By Ma. Cristina C. Arayata
MANILA, July 22 (PNA) — Doctors always say prevention is better than cure. Prevention is also key to disaster resilience.
”Under the Aquino administration, we invested a lot of money. This time, not for assistance, but for (disaster) prevention,” said Alfredo Majar Lagmay, executive director, Nationwide Operational Assessment of Hazards (Project Noah).
The government acknowledges that people need to rely on themselves, and not just be dependent on others. Lagmay explained that aid is good, but Filipinos need to be prepared. “Hindi yung critical times saka pa lang tatawag (ng saklolo),” he added.
As such, President Benigno Aquino III instructed the Department of Science and Technology (DOST) to create a responsive program for disaster risk reduction and mitigation that will provide lead-time warning against possible floods and landslides.
In July 2012, Project NOAH was launched. This, Lagmay emphasized, is more than just a website. It’s a more responsive program on disaster preparedness, and it uses local resources and local capabilities, he added.
He described that NOAH transforms weather forecasts to impact scenarios/assessment, which is then cascaded up to barangay level. Lagmay noted that accessible warning from the government is useless without appropriate action from the community.
How does the project work? NOAH has different components which keeps on growing in number. Among the main components include the UP DREAM LIDAR, Hydromet, and Climate X.
For the DREAM LIDAR (a technology that uses detailed topographic maps of the Philippines), Lagmay said the government spent Php 2 billion to map out the entire Philippines. He said the price might sound big, but this is nothing compared to the help it brings. This actually brings big savings in terms of preventing disasters and other possible disaster aftermaths.
Furthermore, Lagmay emphasized that having a high resolution hazard map is necessary.
Mapping the entire country is crucial in creating hazard maps and storm surge maps. He cited that it is important for the community to be familiar with hazard maps.
Now, where will you go if for example, the government announces there might be a storm surge in your area tomorrow? The storm surge map will provide you the answers. Lagmay noted that every landscape has a different structure in every barangay. Thus, the whole country really had to be mapped out.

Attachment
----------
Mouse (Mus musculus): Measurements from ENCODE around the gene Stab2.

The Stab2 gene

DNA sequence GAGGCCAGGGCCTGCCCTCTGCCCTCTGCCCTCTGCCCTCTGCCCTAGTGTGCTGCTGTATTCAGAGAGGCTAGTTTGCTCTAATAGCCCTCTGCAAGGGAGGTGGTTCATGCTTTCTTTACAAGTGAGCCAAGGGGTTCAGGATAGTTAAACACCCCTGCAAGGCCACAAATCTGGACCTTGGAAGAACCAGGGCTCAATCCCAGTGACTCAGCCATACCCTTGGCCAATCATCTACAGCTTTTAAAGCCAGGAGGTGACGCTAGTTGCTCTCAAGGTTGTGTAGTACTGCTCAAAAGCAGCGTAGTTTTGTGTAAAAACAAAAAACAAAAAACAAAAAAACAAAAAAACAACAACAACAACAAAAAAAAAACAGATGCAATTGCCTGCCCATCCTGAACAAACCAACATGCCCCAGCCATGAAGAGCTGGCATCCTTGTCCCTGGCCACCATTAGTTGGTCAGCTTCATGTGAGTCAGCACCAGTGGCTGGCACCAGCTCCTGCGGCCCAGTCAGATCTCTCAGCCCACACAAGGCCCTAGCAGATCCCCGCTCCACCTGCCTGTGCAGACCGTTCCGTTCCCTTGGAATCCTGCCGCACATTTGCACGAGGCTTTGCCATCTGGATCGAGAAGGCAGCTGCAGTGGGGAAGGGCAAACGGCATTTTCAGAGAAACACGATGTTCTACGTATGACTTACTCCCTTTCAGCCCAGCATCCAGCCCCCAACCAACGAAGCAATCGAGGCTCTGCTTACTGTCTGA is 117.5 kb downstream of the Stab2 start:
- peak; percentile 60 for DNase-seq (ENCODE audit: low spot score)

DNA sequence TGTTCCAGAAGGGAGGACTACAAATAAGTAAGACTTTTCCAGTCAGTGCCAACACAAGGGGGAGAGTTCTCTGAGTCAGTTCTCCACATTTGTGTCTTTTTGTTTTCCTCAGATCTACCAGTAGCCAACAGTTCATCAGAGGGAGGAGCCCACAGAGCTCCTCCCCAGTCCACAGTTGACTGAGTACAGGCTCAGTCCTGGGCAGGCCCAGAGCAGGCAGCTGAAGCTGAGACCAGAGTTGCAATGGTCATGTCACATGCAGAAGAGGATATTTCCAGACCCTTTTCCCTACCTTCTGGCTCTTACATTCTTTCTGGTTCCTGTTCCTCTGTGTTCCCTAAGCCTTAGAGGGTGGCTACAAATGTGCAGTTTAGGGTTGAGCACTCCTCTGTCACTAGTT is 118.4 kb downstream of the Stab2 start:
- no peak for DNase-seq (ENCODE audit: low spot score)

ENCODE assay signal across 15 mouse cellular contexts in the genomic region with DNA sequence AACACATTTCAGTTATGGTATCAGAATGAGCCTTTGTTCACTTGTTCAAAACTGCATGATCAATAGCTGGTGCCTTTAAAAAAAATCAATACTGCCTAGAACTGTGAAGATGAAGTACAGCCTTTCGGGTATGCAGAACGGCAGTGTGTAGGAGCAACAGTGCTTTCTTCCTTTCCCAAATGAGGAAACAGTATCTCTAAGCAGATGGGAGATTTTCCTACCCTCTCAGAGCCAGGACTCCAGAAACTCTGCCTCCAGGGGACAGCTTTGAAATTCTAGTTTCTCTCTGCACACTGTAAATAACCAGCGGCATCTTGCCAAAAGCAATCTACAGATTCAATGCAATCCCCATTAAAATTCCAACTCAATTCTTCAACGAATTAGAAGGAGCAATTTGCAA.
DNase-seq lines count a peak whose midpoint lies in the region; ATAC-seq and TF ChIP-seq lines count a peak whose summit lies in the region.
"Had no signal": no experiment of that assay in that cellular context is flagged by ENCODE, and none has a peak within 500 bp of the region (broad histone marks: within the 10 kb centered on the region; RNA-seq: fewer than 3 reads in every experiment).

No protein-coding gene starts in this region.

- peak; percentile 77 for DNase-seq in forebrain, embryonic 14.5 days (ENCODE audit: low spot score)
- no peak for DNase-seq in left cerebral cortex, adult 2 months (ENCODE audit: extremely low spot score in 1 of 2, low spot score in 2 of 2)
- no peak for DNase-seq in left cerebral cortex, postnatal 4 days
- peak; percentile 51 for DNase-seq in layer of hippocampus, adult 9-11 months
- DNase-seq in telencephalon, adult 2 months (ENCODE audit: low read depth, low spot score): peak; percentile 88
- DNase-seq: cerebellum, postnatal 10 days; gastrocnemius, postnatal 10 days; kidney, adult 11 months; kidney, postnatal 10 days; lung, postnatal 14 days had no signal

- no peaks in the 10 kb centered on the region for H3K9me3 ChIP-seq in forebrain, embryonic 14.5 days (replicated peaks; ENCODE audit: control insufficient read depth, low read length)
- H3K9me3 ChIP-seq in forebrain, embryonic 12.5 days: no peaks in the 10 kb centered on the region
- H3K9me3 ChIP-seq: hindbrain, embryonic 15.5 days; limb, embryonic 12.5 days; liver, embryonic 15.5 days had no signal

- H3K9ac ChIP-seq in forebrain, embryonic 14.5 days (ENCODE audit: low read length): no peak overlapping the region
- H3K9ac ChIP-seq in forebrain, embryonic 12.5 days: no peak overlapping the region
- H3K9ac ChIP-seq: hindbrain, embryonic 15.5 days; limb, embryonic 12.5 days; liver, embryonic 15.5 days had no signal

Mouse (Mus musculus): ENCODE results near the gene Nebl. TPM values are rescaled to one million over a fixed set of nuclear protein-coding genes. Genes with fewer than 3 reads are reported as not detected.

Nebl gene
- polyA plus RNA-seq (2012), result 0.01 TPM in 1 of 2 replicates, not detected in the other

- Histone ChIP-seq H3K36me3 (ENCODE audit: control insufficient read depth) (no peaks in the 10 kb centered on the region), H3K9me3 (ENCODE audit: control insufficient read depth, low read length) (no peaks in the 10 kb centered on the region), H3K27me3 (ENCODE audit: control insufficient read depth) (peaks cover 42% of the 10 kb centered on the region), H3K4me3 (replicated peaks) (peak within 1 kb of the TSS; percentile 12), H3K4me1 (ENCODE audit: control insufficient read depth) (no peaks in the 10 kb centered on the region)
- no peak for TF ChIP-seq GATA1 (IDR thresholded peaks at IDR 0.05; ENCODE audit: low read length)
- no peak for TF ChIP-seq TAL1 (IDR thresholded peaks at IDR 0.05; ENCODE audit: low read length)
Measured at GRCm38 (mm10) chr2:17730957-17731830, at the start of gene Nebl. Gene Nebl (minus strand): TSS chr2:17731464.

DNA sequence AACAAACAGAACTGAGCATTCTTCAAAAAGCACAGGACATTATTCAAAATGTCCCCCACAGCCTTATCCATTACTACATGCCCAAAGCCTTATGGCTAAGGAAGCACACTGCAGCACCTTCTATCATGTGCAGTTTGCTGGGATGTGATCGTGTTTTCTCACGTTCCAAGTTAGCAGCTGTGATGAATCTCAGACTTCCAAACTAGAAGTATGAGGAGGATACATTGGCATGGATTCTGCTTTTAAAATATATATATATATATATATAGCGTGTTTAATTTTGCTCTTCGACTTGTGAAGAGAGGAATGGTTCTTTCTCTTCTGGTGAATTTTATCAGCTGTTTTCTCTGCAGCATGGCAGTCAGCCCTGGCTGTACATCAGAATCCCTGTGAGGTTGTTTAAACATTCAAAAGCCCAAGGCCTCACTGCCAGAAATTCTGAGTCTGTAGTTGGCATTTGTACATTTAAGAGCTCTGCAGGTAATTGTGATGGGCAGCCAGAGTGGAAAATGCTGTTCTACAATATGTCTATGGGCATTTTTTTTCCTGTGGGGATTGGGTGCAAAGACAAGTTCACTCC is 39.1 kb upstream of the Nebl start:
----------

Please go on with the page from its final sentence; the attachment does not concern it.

The Hydromet (project), meanwhile, aims to use state of the art tracking equipment that will give better picture of the country’s surface waters. At present, there are 1,499 hydrometeorological sensors installed all over the country.
What if you’re heading somewhere for a quick out of town trip? How would you know if the weather is okay in that place?
First, there’s the Climate X which tracks the clouds to predicts places where there may be rainshowers. It has an 88.6 percent accuracy according to Lagmay. Cloud data will then be converted to predict the intensity. Thus, you would be warned where there’s a big chance of flooding and landslide.
Through Doppler Radar, meanwhile, you where it rains, in real time. Using the application (app) in your mobile device, you would determine where it rains and even view the details for the last hour or the last three hours.
The app also gives you a hint on how intense the rain is in every province. Lagmay said that 100 mm rains usually cause floods and landslides.
It’s not just helpful for those who are planning to travel, but for the communities, more importantly. “The community has at least three hours or more to get out,” Lagmay said.
Lagmay, meanwhile, noted that of course, the country has areas that are safe from landslide, flood and storm surges hazards. On average, there’s 40-50 percent safe areas per province according to him.
These areas are also being monitored because these are suitable for development and for evacuation.
Learning from experience
While the world knows that many people died from typhoon Yolanda, and thousands were affected, the government learned from this and used this in typhoon Ruby.
Lagmay cited that the country may have experienced failure in terms of communication and visuals during typhoon Yolanda, but clarified that there was no hazard maps yet at that time.
Project NOAH has success stories, too. Among these include the zero casualty recorded in Marikina amidst typhoon Maring in 2013.
Marikina government was able to relocate families in flood-prone areas in a systematic and efficient way. Project NOAH provided the local government and the residents 3-6 lead time to evacuate.
He also mentioned zero casualty was recorded in Cagayan De Oro amidst typhoon Pablo in 2012. (PNA)